Lord, teach me to offer you a heart of thanksgiving and praise in all my daily experiences of life. Teach me to be joyful always, to pray continually and to give thanks in all my circumstances. I accept them as Your will for my life (1 Thessalonians 5:16-18). I long to bring pleasure to Your heart daily. Break the power of the enemy in my life. Defeat Him through my sacrifice of praise. Change my outlook and attitude into one of joyful contentment with my present circumstances. I thank You for… [Name a difficult circumstance in your life presently and thank God for it.]

Jesus, I want to be like You who obeyed the Father without complaint. You embraced the chains of humanity when You walked this earth. Convict me whenever I complain or compare myself with others. Give me Your attitude of humility and thankful acceptance. I want to be like the Apostle Paul who learned contentment in every circumstance. I choose to continually offer You a sacrifice of praise, the fruit of lips that give praise to Your name (Hebrews 13:15). I long to bring a smile to Your face. Teach me the power of a thankful heart. I know that Your truth dwells in a thankful heart.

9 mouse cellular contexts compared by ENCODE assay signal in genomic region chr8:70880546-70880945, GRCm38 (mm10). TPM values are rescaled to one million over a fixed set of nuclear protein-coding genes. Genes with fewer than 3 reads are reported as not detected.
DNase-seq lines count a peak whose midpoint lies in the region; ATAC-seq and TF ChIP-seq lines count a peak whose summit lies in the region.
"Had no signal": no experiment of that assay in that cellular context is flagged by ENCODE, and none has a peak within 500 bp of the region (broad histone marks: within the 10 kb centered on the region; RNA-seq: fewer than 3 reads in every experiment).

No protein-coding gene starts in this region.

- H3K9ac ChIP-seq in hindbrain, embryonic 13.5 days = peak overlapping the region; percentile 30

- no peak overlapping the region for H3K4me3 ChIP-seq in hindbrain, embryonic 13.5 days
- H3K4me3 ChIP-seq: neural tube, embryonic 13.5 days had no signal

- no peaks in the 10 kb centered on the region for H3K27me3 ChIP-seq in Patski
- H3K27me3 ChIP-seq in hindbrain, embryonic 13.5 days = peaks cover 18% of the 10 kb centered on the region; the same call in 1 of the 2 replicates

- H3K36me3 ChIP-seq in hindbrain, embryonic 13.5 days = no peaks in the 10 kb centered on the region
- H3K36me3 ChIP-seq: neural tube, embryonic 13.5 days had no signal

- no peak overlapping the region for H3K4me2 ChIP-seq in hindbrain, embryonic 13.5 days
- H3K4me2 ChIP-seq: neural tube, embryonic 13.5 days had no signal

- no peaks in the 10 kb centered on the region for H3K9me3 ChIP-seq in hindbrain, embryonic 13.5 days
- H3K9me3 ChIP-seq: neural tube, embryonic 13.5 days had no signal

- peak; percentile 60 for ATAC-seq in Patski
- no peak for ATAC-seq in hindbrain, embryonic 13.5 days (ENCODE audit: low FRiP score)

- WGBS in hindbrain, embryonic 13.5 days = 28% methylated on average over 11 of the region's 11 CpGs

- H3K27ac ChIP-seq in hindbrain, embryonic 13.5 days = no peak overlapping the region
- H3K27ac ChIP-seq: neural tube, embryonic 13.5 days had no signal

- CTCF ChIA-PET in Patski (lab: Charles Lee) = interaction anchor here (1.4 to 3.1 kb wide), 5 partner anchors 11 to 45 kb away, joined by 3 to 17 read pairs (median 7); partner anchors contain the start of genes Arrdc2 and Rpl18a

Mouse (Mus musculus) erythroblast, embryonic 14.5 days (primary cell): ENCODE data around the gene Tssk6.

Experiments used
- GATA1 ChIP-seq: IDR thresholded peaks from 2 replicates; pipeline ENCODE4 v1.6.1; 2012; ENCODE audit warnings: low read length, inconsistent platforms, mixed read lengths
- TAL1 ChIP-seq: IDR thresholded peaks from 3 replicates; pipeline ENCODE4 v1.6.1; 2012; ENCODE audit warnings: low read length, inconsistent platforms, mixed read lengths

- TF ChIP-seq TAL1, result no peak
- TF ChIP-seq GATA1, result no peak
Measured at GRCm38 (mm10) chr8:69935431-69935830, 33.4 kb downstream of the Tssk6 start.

“I will give thanks to the LORD because of His righteousness and will sing praise to the name of the LORD Most High. O LORD, our Lord, how majestic is your name in all the earth! You have set your glory above the heavens” (Psalm 7:17-18:1). In Jesus’ name, amen.

For Faithfulness
Father, thank You for the testimony of Your faithfulness and goodness that I have in the cross of Christ. Thank You for Your loyal love and compassion that stocks my pantry with everything I need to live a life that pleases and serves You. Forgive me for the ways I have knowingly or unknowingly rebelled against Your truth. Resurrect the grand vision for my life that You have crafted just for me. In Jesus’ Name, Amen.

Thankful for God’s Strength
Heavenly Father, thank You for life and hope and bravery. Thank You that even at my weakest, I can rely on You for strength. Remind me of the bravery You’ve called me to step into today, and help me to encourage others with the mighty hope of the Lord too. In Jesus’ Name, Amen.

For Creating Me With Purpose
Dear God, thank You that in Jesus, I am equipped, enough and loved. Period. Thank You for creating me with purpose and potential. Please use me to change the world. In Jesus’ Name, Amen.

Grateful for Salvation
Thank You Lord that Your finished work on the cross has made a personal relationship with You possible. You are our Maker and only You can truly satisfy. Thank You that we can seek You and that You can be found. Thank You that You minister to our spirits with Your Truth. Thank You that You are indeed our “Daddy” in heaven. In Christ’s name, Amen.

I hope these words inspire your own prayer of thanks to God and fill your heart with gratitude today!